The Healthcare Laundry Accreditation Council (HLAC) said last week that wash processes that conform to the guidelines recommended by the Centers for Disease Control and Prevention (CDC), and which are a core component of the HLAC Accreditation Standards document, sufficiently reduce the possibility of exposure of laundry workers, patients and the hospital environment to Clostridium difficile (C diff) spores.

HLAC is a nonprofit organization that inspects and accredits laundries processing textiles for hospitals, nursing homes and other healthcare facilities. HLAC's statement comes in response to concerns over a recent reportpublished in Infection Control & Hospital Epidemiology (October 2018) that concluded that C diff spores were able to survive laundering processes used by the United Kingdom National Health Service (UK NHS). The UK study found that conventional NHS laundering methods for hospital bed sheets left significant C diff spores behind, increasing the risk of contamination.

"Since the UK study was published, we've received a number of queries from our accredited laundries about the effectiveness of HLAC's standards in reducing the burden of C diff," said HLAC board member and healthcare epidemiologist Carol M McLay, DrPH, MPH, RN, CIC, FAPIC. "Operators want to know if the UK findings were cause for concern in the US and Canada. We're reassuring them that following CDC guidelines sufficiently removes C diff spores from textiles."

McLay noted that there are major differences between HLAC processing standards and how the UK process healthcare textiles, including temperature levels, durations of processing time and chemical concentrations.

HLAC's comments echo an earlier review and published document by the Association for Linen Management (ALM) that noted "a close look at this study reveals the UK approach to processing healthcare linen relies primarily on thermal applications".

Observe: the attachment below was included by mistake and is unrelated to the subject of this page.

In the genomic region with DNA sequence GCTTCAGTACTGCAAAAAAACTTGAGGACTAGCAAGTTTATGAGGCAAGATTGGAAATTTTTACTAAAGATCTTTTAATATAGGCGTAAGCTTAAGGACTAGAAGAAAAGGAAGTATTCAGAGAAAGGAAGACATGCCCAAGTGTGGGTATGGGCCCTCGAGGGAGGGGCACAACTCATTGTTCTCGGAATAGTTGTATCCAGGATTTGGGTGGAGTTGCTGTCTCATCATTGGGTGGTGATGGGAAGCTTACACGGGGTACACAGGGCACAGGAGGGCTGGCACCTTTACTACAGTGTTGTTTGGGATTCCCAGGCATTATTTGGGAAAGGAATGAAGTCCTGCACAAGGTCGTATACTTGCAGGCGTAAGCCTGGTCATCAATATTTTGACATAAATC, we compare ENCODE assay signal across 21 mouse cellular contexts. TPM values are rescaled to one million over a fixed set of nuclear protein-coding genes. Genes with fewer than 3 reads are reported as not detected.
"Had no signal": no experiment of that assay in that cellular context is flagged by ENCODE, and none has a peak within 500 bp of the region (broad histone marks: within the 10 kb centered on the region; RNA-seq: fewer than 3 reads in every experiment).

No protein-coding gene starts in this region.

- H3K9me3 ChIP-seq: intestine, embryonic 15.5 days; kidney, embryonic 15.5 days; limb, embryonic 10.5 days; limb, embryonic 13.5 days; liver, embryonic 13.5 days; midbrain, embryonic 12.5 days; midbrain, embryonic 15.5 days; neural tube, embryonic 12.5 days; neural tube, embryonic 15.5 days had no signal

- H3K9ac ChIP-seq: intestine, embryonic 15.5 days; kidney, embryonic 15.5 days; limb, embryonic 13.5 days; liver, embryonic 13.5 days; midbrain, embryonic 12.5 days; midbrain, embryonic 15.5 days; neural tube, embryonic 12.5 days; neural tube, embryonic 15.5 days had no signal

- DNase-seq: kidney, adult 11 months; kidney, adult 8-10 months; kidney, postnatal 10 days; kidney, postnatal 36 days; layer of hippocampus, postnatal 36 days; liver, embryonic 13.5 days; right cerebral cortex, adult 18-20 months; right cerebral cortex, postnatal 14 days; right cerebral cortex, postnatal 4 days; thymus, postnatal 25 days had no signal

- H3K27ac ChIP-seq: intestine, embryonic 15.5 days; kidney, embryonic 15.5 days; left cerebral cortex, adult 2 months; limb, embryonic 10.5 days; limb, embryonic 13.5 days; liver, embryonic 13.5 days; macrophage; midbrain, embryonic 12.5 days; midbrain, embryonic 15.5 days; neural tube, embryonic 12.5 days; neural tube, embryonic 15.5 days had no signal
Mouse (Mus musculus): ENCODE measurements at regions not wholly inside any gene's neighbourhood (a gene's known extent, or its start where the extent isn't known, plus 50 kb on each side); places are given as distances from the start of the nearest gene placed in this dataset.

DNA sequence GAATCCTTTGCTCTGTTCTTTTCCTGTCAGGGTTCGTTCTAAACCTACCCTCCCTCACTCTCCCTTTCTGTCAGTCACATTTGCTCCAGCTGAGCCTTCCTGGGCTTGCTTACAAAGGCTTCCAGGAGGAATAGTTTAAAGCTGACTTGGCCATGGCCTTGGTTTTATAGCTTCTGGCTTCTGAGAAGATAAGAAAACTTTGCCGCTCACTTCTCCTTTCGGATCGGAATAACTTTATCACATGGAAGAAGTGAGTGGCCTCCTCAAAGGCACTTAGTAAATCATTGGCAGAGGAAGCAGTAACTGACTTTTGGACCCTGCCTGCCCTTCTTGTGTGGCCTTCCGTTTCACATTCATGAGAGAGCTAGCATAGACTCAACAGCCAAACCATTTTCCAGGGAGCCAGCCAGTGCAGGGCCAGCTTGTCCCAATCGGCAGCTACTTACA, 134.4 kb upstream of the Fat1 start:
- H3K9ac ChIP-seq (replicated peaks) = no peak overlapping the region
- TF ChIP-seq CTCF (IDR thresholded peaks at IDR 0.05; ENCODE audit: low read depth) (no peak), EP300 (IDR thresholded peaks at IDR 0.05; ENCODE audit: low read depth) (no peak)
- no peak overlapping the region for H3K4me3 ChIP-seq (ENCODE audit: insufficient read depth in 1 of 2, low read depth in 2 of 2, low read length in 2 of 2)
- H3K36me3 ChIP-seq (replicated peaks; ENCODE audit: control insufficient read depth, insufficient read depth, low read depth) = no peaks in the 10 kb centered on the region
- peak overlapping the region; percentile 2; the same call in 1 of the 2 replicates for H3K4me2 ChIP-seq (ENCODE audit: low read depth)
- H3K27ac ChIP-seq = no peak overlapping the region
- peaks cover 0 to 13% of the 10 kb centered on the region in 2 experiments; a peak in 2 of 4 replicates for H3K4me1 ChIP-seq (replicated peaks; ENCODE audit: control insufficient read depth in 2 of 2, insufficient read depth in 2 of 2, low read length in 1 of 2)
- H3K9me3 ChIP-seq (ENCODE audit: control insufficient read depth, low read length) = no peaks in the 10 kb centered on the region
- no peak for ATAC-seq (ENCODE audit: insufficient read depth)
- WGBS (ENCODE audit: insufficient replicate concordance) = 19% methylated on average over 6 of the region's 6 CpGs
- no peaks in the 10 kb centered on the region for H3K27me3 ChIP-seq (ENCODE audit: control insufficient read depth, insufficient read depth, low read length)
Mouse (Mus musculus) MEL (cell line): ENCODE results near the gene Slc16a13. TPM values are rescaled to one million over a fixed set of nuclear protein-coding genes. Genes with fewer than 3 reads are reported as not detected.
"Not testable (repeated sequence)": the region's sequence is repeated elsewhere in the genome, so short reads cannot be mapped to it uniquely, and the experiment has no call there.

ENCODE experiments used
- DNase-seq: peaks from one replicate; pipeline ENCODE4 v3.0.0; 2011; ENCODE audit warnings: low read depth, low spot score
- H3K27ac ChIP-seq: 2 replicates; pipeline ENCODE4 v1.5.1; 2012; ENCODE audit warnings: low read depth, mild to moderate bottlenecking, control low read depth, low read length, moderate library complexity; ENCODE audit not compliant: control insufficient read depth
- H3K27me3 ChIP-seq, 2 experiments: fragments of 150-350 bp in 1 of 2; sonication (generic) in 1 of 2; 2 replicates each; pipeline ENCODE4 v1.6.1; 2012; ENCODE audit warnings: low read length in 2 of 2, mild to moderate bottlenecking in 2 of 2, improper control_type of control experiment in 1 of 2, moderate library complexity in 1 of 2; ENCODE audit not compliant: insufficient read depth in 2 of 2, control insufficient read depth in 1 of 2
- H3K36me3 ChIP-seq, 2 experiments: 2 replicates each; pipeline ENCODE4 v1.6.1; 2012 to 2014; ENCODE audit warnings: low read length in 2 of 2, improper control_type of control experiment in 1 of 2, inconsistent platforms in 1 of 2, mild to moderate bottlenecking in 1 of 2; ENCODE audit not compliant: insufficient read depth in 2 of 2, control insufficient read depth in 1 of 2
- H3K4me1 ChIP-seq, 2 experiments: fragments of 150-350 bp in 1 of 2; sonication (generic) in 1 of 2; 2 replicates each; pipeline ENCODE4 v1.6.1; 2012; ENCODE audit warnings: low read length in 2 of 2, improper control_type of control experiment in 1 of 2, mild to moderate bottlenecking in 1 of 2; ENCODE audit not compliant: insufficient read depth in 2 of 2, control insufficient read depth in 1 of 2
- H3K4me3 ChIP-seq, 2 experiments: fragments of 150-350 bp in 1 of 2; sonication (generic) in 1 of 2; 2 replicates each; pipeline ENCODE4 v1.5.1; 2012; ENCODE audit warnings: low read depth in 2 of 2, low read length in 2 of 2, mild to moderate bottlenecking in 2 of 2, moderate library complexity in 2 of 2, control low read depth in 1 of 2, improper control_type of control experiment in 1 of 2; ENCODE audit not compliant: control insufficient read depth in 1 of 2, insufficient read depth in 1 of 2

According to the ALM review: "In the US, laundry processors have long relied on the recommendations from the Centers for Disease Control and Prevention (CDC)." ALM said those recommendations state, "The antimicrobial action of the laundering process results from a combination of mechanical, thermal, and chemical factors. Dilution and agitation in water remove substantial quantities of microorganisms. Detergents and surfactants function to suspend soils, reduce water surface tension, and also exhibit some microbiocidal properties."

For additional information, HLAC is also recommending an earlier article"Healthcare Laundry and Textiles in the United States: Review and Commentary on Contemporary Infection Prevention Issues" (June 2015), in which Lynne M. Sehulster PhD, M(ASCP), CMIP(AHE) noted that, "Outbreaks of infectious diseases associated with laundered HCTs are extremely rare; only 12 such outbreaks have been reported worldwide in the past 43 years."

In her article, Sehulster, a former HLAC board member, said: "Current infection prevention strategies and textile management during patient use appear to be adequate in preventing HAIs, provided that every step is taken to maintain the hygienic quality of HCTs before use."